RE: Questions re datapump import

From: Goulet, Richard <>
Date: Fri, 20 Nov 2009 10:22:31 -0500
Message-ID: <>


    That would be consistent with the documentation, but regrettably is not in practice. Datapump only replaces tables and not the other stuff that comes with it, like packages, procedures, java, sequences. And it doesn't tell you either.  

Dick Goulet
Senior Oracle DBA/NA Team Lead
PAREXEL International  

[] On Behalf Of John Dunn Sent: Friday, November 20, 2009 3:35 AM
Cc: oracle-l digest users
Subject: Questions re datapump import


The scenerio is wholsale reversion of all objects in the schema.

I have no objection to dropping objects before importing.

I was just hopeing that there was an datapump import option simply to replace all objects, as there is with tables.  


From: "Mark W. Farnham" <>

Subject: RE: Questions re datapump import

Date: Thu, 19 Nov 2009 09:10:36 -0500

I'm a little confused by your goal. If you want to "revert" to an entire

earlier version of a schema, why do you NOT want to drop before


Are your developers not allowed to change schema objects? For example, might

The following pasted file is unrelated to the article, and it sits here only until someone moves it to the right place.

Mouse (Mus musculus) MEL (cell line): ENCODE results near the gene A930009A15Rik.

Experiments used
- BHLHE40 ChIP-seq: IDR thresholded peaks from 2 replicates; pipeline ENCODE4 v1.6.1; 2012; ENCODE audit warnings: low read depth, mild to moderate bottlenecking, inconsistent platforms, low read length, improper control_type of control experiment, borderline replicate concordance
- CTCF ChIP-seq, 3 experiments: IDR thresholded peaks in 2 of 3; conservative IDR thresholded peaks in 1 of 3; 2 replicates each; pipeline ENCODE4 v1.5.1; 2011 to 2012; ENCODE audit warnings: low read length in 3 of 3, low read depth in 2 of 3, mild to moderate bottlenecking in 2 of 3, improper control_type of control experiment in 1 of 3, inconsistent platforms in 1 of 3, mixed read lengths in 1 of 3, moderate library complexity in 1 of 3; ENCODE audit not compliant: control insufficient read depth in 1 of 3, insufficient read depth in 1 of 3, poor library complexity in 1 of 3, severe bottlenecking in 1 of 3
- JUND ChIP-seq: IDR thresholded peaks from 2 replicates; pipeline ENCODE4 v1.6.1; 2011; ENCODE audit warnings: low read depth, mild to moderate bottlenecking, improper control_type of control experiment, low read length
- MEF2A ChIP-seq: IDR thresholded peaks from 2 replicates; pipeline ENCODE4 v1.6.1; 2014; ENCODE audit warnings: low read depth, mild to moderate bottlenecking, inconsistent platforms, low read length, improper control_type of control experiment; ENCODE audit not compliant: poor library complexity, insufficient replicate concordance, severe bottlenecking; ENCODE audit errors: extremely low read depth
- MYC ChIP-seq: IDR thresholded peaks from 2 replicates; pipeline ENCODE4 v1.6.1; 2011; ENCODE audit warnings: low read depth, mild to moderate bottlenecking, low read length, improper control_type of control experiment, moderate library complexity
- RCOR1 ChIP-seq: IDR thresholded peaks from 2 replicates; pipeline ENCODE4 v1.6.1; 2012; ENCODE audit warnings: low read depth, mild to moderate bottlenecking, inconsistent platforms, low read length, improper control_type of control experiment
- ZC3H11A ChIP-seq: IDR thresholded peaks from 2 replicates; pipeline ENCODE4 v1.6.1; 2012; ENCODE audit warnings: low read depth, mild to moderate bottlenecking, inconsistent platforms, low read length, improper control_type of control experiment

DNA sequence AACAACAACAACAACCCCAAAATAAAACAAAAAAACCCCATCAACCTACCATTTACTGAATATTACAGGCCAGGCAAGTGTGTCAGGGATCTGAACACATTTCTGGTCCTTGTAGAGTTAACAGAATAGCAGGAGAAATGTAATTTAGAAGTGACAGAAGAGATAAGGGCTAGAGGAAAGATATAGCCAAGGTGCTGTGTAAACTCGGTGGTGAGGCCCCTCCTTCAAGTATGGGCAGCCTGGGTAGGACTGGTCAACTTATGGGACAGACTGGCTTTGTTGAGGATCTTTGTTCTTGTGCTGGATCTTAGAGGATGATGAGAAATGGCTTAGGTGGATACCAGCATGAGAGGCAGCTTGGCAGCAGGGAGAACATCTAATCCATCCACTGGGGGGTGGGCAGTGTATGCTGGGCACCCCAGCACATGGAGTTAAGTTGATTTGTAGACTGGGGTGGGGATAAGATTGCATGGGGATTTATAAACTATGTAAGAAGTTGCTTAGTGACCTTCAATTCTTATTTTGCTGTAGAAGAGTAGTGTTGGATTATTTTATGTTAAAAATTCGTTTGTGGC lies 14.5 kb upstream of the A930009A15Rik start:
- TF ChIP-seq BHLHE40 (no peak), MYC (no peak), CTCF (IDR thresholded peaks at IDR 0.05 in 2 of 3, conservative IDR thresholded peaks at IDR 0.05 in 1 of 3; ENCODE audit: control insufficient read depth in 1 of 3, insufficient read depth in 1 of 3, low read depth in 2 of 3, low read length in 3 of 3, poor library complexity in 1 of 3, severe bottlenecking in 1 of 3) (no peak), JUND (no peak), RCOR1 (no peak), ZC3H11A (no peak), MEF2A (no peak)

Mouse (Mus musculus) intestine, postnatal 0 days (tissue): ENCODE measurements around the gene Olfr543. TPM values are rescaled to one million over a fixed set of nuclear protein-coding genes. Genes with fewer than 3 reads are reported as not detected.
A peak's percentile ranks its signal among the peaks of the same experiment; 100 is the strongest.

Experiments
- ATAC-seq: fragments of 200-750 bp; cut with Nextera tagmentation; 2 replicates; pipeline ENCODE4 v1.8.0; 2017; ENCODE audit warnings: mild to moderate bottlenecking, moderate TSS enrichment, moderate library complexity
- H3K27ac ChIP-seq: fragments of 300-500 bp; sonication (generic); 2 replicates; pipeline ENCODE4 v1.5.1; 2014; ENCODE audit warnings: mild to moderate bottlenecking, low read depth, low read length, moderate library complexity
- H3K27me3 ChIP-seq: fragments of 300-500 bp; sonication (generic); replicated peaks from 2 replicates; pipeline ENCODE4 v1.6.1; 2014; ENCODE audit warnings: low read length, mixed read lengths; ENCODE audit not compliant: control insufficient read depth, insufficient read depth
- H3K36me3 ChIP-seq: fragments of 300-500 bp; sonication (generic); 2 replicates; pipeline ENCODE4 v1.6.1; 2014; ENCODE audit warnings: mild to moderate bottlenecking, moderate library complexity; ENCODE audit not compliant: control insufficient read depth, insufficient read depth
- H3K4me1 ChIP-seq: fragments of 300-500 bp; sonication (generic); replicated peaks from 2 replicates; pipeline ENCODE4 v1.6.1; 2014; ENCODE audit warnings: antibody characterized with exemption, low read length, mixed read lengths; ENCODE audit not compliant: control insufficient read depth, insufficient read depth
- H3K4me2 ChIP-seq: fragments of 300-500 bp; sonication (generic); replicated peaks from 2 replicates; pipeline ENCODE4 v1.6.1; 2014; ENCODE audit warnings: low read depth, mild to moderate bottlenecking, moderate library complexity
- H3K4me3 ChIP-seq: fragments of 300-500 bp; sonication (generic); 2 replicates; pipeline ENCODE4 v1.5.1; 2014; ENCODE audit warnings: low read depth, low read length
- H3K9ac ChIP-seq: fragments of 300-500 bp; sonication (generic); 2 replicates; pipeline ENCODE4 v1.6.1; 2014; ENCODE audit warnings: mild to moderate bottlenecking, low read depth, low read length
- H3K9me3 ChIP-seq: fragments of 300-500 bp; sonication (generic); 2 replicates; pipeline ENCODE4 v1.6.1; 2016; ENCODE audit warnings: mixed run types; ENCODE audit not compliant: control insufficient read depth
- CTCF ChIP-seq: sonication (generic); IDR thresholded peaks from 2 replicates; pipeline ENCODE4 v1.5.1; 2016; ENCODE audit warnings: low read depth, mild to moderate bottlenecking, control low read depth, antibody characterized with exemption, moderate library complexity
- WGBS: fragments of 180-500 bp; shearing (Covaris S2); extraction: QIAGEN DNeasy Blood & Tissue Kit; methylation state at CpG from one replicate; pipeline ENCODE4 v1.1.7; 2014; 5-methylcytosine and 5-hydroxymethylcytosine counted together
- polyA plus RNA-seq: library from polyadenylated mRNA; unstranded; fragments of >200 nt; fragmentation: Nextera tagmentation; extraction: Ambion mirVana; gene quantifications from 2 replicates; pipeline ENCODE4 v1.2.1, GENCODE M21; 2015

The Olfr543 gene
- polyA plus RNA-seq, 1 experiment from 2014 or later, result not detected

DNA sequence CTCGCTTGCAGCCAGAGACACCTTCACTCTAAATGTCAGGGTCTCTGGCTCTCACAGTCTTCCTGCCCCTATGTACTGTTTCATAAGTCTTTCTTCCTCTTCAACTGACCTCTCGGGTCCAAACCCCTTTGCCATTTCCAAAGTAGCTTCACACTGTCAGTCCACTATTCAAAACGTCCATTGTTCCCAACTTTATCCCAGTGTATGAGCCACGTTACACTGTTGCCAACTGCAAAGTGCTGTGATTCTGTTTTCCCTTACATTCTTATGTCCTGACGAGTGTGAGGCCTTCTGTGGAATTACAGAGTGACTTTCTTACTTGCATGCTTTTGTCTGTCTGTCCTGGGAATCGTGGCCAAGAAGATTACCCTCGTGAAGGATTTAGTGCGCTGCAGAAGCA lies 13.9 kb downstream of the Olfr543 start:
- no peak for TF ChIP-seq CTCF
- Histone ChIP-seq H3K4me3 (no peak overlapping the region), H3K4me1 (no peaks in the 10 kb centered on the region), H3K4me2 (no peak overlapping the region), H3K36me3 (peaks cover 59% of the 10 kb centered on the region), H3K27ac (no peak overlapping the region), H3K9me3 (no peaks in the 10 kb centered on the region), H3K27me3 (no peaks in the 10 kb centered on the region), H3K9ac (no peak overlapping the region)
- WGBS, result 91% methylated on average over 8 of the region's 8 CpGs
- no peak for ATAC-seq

they add a column to a table or drop an index?

Without looking in the utilities manual I frankly cannot remember whether

there is an option to replace object in their entirety (as opposed the the

options about rows mentioned earlier in the thread.)

But if you want back the prior versions of LIBRARY, TYPE, SEQUENCE, etc.,

then it seems to me it would be far easier to either drop the entire schema

or drop the desired object types with a script generated from the

dictionary. Then datapump wouldn't have to go into an error interpretation


So are you trying to essentially revert to a previous generation that you

exported or not? I would think you would have in mind two scenarios:

Wholesale reversion (in which case dropping before importing seems most

straight forward), and selective object reversion (in the event your

developer wants to undo changes to a limited set of objects without losing

progress on changes to other objects.) In that case you would probably do

well to drop the individual objects the developer(s) wanted to revert and

subsequently run import specifying those objects. I suppose if the

developers wanted to keep progress on just a few objects, then object

selective special exports, wholesale drop, wholesale reversion import,

selective drop and wholesale import of the selective import would be less

total work for the computer (but a few more steps for you, so I don't know

which would be a better scenario because I don't know the relative costs.)

But that is just the need I usually see. Your goals may be different. But

from what you've written I don't understand the value of avoiding the drop

and complicating the import.

Specifically in the case you cite below I'm pretty sure you are left with

the incumbent versions, not the ones you attempted to import.


Received on Fri Nov 20 2009 - 09:22:31 CST

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